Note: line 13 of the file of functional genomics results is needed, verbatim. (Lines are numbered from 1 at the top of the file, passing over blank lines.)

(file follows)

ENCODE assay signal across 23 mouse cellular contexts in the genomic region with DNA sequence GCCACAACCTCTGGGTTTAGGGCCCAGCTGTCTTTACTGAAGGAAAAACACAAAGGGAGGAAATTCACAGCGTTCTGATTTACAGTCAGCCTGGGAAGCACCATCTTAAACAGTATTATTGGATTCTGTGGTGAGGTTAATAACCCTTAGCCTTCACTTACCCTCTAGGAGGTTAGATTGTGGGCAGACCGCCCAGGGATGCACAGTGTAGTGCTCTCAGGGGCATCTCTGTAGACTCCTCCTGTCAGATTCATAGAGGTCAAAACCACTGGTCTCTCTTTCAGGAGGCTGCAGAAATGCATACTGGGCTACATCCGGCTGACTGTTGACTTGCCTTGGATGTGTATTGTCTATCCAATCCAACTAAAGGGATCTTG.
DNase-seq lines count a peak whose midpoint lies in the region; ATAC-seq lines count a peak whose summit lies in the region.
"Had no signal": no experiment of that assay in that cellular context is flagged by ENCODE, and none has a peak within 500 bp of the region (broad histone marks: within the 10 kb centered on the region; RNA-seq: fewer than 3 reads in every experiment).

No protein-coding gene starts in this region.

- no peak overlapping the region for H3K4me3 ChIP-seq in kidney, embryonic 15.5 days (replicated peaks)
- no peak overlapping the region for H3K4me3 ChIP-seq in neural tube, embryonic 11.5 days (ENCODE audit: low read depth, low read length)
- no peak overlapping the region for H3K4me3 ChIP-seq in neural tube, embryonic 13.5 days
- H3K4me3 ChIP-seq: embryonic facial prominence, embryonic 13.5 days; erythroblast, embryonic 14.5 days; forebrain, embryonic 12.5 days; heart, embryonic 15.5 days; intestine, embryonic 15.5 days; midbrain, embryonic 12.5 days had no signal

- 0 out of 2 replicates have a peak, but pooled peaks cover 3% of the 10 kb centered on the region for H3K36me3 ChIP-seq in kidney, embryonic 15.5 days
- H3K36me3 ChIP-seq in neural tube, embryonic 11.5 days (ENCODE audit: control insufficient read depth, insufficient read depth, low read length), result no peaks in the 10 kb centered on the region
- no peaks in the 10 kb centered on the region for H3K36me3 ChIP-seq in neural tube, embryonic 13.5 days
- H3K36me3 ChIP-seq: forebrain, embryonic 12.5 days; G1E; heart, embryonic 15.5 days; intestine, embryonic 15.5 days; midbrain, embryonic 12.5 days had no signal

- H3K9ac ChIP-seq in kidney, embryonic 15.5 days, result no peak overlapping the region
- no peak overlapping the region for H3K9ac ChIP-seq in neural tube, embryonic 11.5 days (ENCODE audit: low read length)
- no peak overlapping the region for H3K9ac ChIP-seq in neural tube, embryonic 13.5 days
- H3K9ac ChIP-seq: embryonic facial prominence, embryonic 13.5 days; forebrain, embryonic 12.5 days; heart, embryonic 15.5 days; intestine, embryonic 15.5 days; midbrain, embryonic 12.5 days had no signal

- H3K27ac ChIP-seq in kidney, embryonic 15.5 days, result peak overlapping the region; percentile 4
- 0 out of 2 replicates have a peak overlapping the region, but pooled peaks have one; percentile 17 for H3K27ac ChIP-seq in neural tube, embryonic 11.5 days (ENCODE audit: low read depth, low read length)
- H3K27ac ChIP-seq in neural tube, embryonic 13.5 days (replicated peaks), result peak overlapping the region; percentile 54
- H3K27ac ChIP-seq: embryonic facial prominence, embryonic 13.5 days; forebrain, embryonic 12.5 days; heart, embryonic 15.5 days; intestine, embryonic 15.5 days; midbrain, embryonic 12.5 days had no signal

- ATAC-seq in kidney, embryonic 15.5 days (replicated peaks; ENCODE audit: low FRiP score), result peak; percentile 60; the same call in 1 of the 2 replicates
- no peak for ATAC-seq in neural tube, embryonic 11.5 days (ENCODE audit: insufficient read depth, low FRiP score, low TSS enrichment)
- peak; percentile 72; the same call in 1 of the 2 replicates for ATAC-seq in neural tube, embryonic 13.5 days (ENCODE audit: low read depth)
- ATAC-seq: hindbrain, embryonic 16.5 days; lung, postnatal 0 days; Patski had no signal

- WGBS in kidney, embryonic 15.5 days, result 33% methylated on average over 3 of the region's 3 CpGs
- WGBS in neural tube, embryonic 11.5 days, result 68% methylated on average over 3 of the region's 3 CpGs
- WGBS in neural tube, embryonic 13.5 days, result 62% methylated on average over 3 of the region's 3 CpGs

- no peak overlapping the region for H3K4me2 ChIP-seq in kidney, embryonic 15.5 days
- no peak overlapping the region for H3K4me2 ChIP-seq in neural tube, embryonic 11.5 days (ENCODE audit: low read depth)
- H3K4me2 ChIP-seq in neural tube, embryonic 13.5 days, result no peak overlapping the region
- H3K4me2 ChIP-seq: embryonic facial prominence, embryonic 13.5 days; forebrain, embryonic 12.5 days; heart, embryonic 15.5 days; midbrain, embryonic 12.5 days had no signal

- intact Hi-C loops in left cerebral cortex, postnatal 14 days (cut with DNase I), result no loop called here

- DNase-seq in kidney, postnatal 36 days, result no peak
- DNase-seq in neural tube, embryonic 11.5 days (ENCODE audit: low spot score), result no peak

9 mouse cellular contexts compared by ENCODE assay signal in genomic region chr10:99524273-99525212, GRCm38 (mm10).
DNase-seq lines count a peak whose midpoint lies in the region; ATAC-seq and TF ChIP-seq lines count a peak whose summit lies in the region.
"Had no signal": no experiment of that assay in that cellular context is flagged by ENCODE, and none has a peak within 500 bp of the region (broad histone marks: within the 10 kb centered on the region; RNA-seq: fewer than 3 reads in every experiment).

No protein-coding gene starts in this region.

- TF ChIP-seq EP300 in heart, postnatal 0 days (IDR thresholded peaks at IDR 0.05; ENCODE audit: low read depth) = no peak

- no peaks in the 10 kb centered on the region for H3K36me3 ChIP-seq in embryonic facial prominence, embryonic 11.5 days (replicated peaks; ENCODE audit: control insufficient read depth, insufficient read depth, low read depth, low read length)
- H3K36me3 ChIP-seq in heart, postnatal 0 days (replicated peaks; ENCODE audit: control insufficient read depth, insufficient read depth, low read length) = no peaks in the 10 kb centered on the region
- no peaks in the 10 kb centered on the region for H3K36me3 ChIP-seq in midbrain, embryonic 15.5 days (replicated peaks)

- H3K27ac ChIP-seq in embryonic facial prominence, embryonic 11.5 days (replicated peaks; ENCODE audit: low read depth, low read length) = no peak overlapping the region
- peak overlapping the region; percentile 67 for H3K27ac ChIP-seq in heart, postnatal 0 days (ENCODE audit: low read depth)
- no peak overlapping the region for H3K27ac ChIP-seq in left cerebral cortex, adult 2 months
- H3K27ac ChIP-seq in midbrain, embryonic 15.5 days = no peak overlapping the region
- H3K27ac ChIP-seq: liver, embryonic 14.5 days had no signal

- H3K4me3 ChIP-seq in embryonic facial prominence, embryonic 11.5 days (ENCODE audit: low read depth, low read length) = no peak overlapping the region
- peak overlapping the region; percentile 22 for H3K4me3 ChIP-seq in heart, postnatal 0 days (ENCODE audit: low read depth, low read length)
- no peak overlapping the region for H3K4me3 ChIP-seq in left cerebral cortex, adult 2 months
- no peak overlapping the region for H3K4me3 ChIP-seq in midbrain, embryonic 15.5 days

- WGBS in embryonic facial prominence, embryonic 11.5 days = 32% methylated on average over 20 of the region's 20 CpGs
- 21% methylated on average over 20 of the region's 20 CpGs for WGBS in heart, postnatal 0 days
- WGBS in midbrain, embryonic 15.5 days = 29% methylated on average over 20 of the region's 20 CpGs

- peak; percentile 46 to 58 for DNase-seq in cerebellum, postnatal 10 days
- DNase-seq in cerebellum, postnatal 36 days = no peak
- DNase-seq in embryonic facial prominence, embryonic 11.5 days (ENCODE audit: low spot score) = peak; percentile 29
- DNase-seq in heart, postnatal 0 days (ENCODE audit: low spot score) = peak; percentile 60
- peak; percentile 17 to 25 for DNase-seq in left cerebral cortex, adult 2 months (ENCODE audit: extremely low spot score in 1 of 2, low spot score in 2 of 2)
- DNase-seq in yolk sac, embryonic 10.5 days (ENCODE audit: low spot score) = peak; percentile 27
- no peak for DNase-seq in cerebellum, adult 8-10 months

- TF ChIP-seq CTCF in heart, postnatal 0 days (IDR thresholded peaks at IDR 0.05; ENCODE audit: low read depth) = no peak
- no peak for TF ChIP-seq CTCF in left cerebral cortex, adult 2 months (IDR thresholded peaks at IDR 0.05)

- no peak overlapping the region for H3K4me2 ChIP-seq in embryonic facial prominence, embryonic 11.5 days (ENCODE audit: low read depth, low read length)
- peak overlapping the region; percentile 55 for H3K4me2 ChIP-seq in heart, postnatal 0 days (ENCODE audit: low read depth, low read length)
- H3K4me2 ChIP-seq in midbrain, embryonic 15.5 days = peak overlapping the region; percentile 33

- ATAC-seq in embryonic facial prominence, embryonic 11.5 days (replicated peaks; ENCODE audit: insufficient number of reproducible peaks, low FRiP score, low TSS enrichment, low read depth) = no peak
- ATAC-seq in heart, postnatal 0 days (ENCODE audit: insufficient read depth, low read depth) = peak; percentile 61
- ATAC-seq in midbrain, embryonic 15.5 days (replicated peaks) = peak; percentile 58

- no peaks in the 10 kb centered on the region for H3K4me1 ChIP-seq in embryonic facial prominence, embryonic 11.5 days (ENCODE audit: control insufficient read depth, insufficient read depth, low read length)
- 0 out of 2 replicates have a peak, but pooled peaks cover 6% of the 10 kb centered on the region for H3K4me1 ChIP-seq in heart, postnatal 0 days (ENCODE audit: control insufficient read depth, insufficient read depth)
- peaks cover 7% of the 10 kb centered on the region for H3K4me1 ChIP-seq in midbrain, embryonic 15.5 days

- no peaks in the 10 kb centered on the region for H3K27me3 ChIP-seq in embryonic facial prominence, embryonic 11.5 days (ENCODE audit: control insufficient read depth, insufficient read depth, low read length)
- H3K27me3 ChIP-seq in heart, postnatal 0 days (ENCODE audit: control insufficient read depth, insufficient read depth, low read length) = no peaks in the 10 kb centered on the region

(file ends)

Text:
- H3K9ac ChIP-seq in kidney, embryonic 15.5 days, result no peak overlapping the region